In what looks to be one of the biggest dollar figure deals coming out of the London Book Fair so far, Amanda Cook at Crown took North American rights, for a rumored seven figures, to a nonfiction title called Dataclysm by Christian Rudder, one of the founders of the dating Web site OkCupid.com.
Chris Parris-Lamb at the Gernert Company brokered the deal, and Cook won the title after emerging at the top of a 10-bidder auction. Parris-Lamb confirmed that the book was pre-empted in Holland, and a U.K. auction is currently underway. Describing the book, Parris-Lamb said it will be "a witty, provocative, visually fascinating look at how 'big data' is transforming our understanding of race, politics, age, beauty, sex, humor, even history, and ushering in a new era in the study of human nature." Parris-Lamb added that Rudder is "interested in using big data to understand ourselves, rather than to sell ourselves."
Rudder graduated from Harvard in 1998 and was one of the first employees at SparkNotes. That Web site, which was initially called TheSpark.com, was ultimately bought by Barnes & Noble. With the same friends that created SparkNotes—Chris Coyne, Sam Yagan and Max Krohn—Rudder went on to launch OkCupid, which sold to IAC, in 2011, for a reported $50 million.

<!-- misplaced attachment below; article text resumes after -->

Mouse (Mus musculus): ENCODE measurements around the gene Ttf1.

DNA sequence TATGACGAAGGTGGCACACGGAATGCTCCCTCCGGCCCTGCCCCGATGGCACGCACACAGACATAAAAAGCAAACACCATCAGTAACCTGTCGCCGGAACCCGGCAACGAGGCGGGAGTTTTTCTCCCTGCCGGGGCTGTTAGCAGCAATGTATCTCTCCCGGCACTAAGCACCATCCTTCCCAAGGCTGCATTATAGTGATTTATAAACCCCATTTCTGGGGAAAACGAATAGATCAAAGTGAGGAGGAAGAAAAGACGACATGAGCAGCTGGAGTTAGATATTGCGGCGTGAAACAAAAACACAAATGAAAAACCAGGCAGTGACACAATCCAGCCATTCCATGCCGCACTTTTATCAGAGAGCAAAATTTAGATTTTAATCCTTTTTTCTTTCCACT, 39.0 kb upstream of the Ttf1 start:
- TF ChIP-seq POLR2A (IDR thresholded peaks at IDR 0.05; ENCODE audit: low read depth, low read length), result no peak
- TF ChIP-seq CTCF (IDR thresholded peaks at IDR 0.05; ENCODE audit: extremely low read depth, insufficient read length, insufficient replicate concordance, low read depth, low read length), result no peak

At OkCupid, which was profiled in Nick Paumgarten’s New Yorker piece about online dating, Rudder oversees the popular blog OKTrends. For the blog, Rudder, whose work was highlighted in Paumgarten's story, mines the Web site’s mathematical data and offers amusing takes on the numbers. (OkCupid provides, among other things, percentage breakdowns of how members match up based on the answers they provide to optional questions posed by the site.) Rudder also plays in the band Bishop Allen and appeared in the mumblecore film Funny Ha Ha, which was directed by fellow Harvard alum Andrew Buljalski.